WHEN TURNING POINTS TIP July 1, 2009Posted by wmmbb in Humankind/Planet Earth.
Seldom do people who live at history’s turning points caught up in events understand that a new course has been taken.
This is just another example of by being part of the process means which means I suspect for most of us we do not understand the process as a whole. The situation is paradoxical. Modern people through mass and global communication are more aware of events that occur at a distance than were people in the ancient world. Instant communication creates a fickleness. Everything that happens has a surface quality until it is taken over by a fresh event. Ancient people could not as I can walk to the kitchen to check out the calendar, for example, they had to look at the skies and know the stories that made sense of what they were seeing. These stories were so deeply imbued that it is not surprising that there are analogies between the Egyptian god, Horus and the Christ stories of the new testament, of which there were about twenty-six versions.
The perspective of time is usually required to assess the significance of an event. The tumult and storm of the moment is not a good guide for significance. In retrospect it is not the dismissal of the Whitlam Government in 1975 that was the decisive point but rather its election in 1972. The events called 911 are principally significant because they took place in the United States rather than the far more horrendous events that have taken place in Iraq.
History as a reflective narrative to distinguish the surface events and the significance of the underlying processes. How might things had turned out had Pope Clement annulled Henry VIII’s marriage with Catherine of Aragon? Around this one matter there are a concourse of events. Adrian Pabst sees more significance behind the curtain than what was happening on stage. He observes:
By eliminating the monasteries and cutting ties with the papacy, Henry established a monarchical power vertical that commanded unprecedented fiscal control and military might – the basis for his foreign policy adventurism which further isolated England from the rest of Europe. Little wonder that Charles Dickens described Henry’s rule as a “spot of blood and grease on the history of England”. Crucially, the dissolution of the monasteries under Henry VIII and his son Edward VI redistributed one quarter of national wealth at the expense of the peasantry. The endowment of monasteries, including landed property, was transferred to the newly created Court of Augmentations – an early modern precursor of quangos, charged with overseeing monastic expropriation. The triple effect was to curb the social and educational functions of monastic orders, channel wealth and income to the Crown and concentrate land ownership in the hands of the nobility, local magnates and the newly landed gentry.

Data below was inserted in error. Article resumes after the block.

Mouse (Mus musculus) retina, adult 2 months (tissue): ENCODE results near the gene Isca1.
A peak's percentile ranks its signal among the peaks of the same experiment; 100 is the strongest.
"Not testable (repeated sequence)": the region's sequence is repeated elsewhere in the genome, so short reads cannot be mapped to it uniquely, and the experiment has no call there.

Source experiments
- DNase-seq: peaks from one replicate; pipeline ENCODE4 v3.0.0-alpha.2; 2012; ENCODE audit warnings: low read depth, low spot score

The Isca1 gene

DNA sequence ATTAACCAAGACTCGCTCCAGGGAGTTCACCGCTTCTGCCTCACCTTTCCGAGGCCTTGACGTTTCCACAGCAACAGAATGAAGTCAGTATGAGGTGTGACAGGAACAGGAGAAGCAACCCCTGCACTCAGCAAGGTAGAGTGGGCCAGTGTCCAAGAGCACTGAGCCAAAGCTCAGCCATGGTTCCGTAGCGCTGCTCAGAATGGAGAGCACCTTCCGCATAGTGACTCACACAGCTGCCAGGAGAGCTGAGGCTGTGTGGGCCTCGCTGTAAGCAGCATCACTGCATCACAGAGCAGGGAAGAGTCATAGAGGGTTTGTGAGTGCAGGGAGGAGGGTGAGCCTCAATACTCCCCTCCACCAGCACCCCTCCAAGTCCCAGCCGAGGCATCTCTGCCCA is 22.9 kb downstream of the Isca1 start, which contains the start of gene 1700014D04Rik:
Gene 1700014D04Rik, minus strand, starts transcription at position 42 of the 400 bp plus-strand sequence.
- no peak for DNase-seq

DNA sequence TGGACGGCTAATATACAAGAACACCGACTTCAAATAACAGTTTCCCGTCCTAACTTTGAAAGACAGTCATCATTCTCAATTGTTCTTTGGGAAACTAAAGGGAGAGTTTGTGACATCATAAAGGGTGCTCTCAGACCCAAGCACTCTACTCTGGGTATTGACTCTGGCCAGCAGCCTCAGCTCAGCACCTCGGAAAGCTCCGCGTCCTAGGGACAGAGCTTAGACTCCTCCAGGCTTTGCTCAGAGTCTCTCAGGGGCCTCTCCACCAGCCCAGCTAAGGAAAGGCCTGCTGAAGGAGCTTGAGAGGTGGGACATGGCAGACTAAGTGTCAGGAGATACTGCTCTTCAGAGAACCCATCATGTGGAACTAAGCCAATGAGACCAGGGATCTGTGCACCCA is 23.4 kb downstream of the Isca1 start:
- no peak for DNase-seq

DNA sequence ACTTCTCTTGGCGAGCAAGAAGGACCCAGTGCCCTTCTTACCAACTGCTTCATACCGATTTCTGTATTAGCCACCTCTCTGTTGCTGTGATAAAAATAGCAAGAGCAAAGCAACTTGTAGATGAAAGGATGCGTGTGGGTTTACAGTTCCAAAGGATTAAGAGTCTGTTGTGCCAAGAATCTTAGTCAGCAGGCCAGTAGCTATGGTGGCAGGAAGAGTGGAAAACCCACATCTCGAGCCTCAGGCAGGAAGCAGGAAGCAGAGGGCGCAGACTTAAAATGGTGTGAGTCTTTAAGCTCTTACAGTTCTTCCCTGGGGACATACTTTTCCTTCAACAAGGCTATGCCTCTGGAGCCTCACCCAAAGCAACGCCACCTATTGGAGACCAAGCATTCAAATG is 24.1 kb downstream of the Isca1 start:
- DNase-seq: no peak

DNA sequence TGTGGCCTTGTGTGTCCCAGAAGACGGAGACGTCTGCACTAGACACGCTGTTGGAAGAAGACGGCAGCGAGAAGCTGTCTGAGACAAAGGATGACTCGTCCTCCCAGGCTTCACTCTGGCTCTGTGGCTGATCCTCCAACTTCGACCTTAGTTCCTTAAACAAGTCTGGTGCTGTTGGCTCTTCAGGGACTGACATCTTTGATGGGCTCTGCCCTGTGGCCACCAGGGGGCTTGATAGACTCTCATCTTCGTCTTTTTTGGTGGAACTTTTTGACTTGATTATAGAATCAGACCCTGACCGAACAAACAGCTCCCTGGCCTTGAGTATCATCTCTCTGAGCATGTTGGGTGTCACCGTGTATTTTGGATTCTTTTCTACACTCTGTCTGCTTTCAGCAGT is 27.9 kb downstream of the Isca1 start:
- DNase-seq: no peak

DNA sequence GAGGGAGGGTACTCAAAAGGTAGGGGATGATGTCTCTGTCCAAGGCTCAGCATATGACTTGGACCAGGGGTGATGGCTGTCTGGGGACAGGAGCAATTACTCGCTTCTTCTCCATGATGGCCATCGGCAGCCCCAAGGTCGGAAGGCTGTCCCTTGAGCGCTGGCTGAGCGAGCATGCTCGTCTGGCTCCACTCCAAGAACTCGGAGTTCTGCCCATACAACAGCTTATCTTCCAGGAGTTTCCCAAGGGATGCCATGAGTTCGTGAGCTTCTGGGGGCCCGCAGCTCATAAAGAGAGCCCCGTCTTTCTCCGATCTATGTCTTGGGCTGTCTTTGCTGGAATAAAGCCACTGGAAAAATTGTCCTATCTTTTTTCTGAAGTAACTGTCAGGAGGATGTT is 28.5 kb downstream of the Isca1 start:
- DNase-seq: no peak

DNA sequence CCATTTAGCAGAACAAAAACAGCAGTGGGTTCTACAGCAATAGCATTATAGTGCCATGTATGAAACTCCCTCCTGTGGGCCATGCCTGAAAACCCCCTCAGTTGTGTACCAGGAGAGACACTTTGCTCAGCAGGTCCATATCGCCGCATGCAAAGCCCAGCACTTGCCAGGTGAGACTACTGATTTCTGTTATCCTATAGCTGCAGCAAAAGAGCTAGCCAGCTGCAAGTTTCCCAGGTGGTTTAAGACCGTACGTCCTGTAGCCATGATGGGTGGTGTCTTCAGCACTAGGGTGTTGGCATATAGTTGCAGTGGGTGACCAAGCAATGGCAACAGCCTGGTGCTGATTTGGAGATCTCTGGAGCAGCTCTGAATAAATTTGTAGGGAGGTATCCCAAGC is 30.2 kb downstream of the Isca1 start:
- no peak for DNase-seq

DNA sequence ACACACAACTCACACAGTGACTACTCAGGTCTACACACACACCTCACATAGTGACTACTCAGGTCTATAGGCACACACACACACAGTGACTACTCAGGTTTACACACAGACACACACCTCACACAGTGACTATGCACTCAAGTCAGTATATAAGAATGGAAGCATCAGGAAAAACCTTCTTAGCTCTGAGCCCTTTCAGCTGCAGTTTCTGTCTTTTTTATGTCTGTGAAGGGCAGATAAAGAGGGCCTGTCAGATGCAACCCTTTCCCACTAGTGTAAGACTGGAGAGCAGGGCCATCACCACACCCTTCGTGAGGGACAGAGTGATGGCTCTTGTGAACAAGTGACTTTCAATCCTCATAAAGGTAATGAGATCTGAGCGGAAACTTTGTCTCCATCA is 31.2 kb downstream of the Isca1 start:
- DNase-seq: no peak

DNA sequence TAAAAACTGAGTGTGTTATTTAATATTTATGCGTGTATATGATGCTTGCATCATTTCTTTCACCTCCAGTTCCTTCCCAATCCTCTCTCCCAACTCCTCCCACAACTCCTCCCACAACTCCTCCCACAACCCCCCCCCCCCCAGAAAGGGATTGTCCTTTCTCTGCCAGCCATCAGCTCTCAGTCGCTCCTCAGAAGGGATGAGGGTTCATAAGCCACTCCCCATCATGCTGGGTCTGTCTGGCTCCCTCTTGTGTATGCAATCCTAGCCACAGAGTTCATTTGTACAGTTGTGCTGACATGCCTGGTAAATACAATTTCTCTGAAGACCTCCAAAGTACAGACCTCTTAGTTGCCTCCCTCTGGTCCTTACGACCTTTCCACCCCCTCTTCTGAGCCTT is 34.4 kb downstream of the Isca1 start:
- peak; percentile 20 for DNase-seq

England owes the centralization of power and wealth to her son Henry Tudor whose dubious legacy has been faithfully defended by Thatcher and her heir Blair. Coupled with the forced expropriation of free peasant proprietors by feudal lords during the “enclosure movement” throughout the 16th century, land ceased to be commonly owned and became privatised. This process of “primitive accumulation” created the surplus wealth that was used for financial speculation abroad. The ruling classes diverted resources for their own enrichment and self-aggrandisement. As such, the perennial sanctity of life and land was subordinated to secular sacrality of the national state and the transnational market. Thus capitalism was born. Curiously, Henry’s quest for national sovereignty made England more dependent on foreign markets than ever before.
In reality, history can be unpacked, but not untangled. The future might yet be made. Perhaps the really significant events of our time are not the optical illusions staged for, and by television, but anthropogenic changes to the environment and weather systems which will determine whether the story of the human species, integral as it is to cosmology and planet Earth, has a future. We are dealing with dynamic physical systems that have momentum and consequence and minds that change and with insight in the consequences of actions.
As Paul Krugman observes denial of climate changes is a from of betrayal of the planet. In this case it is not a matter of turning points, mere changes in direction, but tipping points in which momentum takes over and can be influenced by seemingly trivial forces. Interesting, the opponents of the Krugman stance on climate change have come up with an article in The Timaru Herald (21 May 2007) reporting the opinions of Augie Auer who said that water vapour is the major greenhouse gas.